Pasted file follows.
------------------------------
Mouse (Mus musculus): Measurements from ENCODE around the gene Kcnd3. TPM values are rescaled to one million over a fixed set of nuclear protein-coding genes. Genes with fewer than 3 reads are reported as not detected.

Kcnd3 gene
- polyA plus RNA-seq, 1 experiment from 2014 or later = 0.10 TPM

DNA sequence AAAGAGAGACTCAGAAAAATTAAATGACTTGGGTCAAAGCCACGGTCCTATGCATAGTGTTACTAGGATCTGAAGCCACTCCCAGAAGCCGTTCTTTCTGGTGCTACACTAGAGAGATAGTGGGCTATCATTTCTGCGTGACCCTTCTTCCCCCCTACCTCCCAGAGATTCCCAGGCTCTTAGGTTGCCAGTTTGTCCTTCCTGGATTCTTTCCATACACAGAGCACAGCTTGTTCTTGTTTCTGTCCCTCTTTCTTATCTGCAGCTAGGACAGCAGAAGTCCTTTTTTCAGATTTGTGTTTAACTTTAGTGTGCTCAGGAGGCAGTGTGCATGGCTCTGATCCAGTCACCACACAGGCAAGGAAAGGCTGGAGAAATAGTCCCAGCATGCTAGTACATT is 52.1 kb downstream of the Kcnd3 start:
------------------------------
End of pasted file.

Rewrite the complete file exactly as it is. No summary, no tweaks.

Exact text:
Mouse (Mus musculus): Measurements from ENCODE around the gene Kcnd3. TPM values are rescaled to one million over a fixed set of nuclear protein-coding genes. Genes with fewer than 3 reads are reported as not detected.

Kcnd3 gene
- polyA plus RNA-seq, 1 experiment from 2014 or later = 0.10 TPM

DNA sequence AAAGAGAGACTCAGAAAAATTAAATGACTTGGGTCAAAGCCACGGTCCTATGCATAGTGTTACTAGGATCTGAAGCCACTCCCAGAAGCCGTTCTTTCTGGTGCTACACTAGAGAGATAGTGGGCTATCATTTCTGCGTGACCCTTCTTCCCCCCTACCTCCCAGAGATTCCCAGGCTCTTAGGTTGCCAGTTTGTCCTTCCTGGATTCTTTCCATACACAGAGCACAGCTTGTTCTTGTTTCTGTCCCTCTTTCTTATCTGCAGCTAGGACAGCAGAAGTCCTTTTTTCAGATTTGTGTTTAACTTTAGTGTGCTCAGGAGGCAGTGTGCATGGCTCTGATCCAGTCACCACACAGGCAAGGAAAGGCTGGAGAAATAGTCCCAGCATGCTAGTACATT is 52.1 kb downstream of the Kcnd3 start: